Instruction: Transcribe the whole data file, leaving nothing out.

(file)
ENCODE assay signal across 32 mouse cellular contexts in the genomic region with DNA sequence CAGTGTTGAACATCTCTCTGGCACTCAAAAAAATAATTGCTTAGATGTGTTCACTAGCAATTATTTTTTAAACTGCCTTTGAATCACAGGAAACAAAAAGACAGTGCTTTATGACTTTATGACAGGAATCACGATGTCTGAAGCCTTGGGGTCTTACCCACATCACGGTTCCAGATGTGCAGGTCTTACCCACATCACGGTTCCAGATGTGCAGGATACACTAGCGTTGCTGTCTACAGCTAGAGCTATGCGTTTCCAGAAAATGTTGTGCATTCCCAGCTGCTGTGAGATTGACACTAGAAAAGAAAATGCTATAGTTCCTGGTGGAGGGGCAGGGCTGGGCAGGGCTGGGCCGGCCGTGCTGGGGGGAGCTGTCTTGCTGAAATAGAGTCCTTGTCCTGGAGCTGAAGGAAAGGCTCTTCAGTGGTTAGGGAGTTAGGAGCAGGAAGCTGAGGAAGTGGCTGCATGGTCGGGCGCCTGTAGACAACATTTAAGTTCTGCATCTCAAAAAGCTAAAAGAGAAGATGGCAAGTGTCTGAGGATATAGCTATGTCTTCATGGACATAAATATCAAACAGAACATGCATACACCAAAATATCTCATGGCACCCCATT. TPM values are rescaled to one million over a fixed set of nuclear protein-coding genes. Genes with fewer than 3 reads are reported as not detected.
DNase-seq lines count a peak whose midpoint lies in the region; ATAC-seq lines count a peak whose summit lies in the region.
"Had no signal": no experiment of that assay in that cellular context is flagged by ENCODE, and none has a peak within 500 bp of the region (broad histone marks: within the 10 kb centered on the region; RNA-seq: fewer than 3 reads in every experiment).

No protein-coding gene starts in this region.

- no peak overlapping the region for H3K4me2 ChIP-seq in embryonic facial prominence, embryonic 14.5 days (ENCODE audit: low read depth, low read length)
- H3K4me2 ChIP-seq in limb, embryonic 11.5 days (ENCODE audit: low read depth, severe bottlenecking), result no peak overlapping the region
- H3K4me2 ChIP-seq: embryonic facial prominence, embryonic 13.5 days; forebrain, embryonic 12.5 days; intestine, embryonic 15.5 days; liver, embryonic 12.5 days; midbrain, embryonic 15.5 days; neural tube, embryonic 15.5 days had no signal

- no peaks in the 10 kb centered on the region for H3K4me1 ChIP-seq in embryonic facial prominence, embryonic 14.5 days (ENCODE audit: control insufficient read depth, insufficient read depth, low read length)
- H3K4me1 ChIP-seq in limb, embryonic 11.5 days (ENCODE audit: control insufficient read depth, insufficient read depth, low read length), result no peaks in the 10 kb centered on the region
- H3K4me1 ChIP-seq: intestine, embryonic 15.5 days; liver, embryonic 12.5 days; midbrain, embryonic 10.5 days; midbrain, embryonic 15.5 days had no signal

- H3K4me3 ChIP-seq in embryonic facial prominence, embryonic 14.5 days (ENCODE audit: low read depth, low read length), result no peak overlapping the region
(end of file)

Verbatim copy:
ENCODE assay signal across 32 mouse cellular contexts in the genomic region with DNA sequence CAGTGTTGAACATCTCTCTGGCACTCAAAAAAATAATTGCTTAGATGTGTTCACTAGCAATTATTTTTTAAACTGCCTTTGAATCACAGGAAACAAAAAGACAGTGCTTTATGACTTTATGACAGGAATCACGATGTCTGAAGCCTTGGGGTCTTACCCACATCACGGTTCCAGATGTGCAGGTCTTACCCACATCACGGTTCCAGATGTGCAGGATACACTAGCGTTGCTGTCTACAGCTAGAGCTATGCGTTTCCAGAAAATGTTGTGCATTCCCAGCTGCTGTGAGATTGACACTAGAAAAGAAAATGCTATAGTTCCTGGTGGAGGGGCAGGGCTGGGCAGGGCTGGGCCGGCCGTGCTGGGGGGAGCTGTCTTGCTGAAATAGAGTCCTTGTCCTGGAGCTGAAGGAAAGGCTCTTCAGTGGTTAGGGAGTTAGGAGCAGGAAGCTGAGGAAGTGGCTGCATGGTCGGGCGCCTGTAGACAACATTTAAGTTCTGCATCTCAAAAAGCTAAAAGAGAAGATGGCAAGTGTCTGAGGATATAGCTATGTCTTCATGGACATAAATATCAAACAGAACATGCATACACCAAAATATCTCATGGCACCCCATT. TPM values are rescaled to one million over a fixed set of nuclear protein-coding genes. Genes with fewer than 3 reads are reported as not detected.
DNase-seq lines count a peak whose midpoint lies in the region; ATAC-seq lines count a peak whose summit lies in the region.
"Had no signal": no experiment of that assay in that cellular context is flagged by ENCODE, and none has a peak within 500 bp of the region (broad histone marks: within the 10 kb centered on the region; RNA-seq: fewer than 3 reads in every experiment).

No protein-coding gene starts in this region.

- no peak overlapping the region for H3K4me2 ChIP-seq in embryonic facial prominence, embryonic 14.5 days (ENCODE audit: low read depth, low read length)
- H3K4me2 ChIP-seq in limb, embryonic 11.5 days (ENCODE audit: low read depth, severe bottlenecking), result no peak overlapping the region
- H3K4me2 ChIP-seq: embryonic facial prominence, embryonic 13.5 days; forebrain, embryonic 12.5 days; intestine, embryonic 15.5 days; liver, embryonic 12.5 days; midbrain, embryonic 15.5 days; neural tube, embryonic 15.5 days had no signal

- no peaks in the 10 kb centered on the region for H3K4me1 ChIP-seq in embryonic facial prominence, embryonic 14.5 days (ENCODE audit: control insufficient read depth, insufficient read depth, low read length)
- H3K4me1 ChIP-seq in limb, embryonic 11.5 days (ENCODE audit: control insufficient read depth, insufficient read depth, low read length), result no peaks in the 10 kb centered on the region
- H3K4me1 ChIP-seq: intestine, embryonic 15.5 days; liver, embryonic 12.5 days; midbrain, embryonic 10.5 days; midbrain, embryonic 15.5 days had no signal

- H3K4me3 ChIP-seq in embryonic facial prominence, embryonic 14.5 days (ENCODE audit: low read depth, low read length), result no peak overlapping the region